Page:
Nor is the constitutionality of the Act saved by the provision in section 310 (e), 66 P.S.Pa. § 1150(e) which provides that: "If, upon final disposition of the issues involved in such proceeding, the rates as finally determined, are in excess of the rates prescribed in such temporary order, then such public utility shall be permitted to amortize and recover, by means of a temporary increase over and above the rates finally determined, such sum as shall represent the difference between the gross income obtained from the rates prescribed in such temporary order and the gross income which would have been obtained under the rates finally determined if applied during the period such temporary order was in effect."
When this question, in the case of Edison Light & Power Company v. Driscoll, D.C., 21 F.Supp. 1, was considered in the Middle District of Pennsylvania, the court said [page 8]:
"Does the fact that the rates fixed are only temporary save the order from the inhibition of the constitution? We think it does not, and that this question is answered by the case of Prendergast v. New York Telephone Company, 262 U.S. 43, 49, 43 S. Ct. 466, 469, 67 L. Ed. 853, where the court said: 'Nor did the fact that the orders of the Commission merely prescribed temporary rates to be effective until its final determination, deprive the Company of its right to relief at the hands of the court. The orders required the new reduced rates to be put into effect on a given date. They were final legislative acts as to the period during which they should remain in effect pending the final determination; and if the rates prescribed were confiscatory the Company would be deprived of a reasonable return upon its property during such period, without remedy, unless their enforcement should be enjoined. Upon a showing that such reduced rates were confiscatory the Company was entitled to have their enforcement enjoined pending the continuance and completion of the rate-making process.'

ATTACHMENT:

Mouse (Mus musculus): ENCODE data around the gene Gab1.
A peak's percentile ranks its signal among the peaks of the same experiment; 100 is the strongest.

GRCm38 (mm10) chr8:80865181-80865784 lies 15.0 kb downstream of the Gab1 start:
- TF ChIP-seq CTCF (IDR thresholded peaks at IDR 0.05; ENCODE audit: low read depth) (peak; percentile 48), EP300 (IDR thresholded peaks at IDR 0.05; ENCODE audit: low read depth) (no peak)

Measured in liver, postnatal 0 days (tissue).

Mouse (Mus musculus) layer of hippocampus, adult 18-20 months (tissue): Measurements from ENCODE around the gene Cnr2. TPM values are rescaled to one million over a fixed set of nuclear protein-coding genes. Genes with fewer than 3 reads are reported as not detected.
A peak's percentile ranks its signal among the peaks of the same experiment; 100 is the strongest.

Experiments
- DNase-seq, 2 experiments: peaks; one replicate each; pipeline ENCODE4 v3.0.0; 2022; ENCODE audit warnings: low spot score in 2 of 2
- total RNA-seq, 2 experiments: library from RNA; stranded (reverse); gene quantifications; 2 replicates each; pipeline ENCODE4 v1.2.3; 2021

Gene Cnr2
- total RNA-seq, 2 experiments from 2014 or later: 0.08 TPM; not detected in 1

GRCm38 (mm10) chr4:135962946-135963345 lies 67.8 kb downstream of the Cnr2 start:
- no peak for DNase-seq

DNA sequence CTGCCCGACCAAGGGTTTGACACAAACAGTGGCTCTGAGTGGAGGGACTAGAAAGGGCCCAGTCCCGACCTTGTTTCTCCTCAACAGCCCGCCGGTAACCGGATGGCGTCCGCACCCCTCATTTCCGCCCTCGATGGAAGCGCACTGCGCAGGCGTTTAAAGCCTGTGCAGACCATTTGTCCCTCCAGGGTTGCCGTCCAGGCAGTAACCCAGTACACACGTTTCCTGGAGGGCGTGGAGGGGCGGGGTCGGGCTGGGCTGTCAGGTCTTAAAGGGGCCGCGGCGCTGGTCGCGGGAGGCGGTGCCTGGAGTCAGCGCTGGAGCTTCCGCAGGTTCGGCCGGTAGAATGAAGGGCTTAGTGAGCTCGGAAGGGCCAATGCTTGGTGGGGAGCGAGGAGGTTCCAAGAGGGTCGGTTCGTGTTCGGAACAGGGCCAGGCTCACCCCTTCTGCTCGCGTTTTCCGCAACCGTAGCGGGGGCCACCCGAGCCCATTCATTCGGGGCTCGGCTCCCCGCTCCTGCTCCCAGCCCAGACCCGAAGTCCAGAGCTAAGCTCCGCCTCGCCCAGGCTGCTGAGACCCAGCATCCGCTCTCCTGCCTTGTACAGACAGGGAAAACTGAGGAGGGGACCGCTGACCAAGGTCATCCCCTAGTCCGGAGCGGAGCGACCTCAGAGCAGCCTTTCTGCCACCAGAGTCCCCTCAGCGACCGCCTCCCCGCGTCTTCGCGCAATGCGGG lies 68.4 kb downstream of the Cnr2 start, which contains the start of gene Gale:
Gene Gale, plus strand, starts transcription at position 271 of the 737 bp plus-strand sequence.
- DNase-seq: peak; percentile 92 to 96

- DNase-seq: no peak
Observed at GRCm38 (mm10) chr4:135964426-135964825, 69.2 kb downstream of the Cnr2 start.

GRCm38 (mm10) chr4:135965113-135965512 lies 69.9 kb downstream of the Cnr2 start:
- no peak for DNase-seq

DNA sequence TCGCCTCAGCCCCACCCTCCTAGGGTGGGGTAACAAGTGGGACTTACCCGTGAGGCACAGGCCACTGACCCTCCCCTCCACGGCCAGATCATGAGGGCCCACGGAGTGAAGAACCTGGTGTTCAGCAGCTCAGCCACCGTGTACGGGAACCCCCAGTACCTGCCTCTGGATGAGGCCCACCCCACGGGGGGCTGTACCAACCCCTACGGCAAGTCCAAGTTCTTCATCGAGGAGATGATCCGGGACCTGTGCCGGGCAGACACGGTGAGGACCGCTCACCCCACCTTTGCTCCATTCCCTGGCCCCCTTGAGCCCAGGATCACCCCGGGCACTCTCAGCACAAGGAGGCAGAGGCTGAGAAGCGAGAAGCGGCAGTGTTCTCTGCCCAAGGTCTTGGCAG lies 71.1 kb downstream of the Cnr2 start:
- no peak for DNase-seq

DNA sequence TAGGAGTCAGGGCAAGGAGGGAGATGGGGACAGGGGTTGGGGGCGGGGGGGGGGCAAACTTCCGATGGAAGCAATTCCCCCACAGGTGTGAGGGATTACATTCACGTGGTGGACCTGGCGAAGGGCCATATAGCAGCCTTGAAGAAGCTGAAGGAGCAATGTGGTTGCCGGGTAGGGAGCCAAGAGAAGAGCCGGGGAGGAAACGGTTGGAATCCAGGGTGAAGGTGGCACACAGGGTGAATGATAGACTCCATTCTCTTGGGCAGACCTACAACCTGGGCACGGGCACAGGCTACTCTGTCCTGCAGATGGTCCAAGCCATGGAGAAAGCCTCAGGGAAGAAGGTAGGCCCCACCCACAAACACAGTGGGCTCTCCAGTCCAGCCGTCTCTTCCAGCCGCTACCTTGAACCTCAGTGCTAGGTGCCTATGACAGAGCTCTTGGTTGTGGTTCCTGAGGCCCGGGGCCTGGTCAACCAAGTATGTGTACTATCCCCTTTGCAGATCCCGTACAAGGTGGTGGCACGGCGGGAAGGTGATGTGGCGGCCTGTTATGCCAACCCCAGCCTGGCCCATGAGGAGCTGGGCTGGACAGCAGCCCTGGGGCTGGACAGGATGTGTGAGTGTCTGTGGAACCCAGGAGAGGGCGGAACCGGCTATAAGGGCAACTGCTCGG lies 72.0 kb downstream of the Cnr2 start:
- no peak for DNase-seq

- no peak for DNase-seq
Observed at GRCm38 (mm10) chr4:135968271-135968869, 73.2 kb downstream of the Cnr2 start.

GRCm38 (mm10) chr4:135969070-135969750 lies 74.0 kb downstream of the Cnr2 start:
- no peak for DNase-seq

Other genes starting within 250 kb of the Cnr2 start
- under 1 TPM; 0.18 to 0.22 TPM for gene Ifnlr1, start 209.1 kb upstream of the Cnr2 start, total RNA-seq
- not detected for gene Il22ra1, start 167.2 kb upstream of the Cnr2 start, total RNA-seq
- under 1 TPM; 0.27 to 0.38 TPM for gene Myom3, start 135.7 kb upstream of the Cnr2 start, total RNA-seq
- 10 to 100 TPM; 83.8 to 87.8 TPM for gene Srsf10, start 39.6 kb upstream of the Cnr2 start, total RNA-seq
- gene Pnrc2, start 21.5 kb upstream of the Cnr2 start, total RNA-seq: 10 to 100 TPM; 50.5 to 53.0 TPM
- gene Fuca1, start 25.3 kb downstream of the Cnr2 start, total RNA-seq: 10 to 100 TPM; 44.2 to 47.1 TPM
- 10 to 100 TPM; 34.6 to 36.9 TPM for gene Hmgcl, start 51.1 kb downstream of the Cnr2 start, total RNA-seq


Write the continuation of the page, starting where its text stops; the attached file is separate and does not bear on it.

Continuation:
"It has been argued that the recoupment provision of the Pennsylvania act avoids the infirmity in the New York act which the court pointed out in the Prendergast Case. This argument in effect means that it is proper and legal to violate the Constitution if at some future time that violation may be corrected wholly or in part. In other words, it is perfectly all right and permissible to take one's money by force it by and by it may be partly returned to him. If that is so, how long may the Constitution be violated during which time the injured party is without remedy? May it be for a month, as provided in section 310(c) of the act (66 P.S.Pa. § 1130(c), or for a ...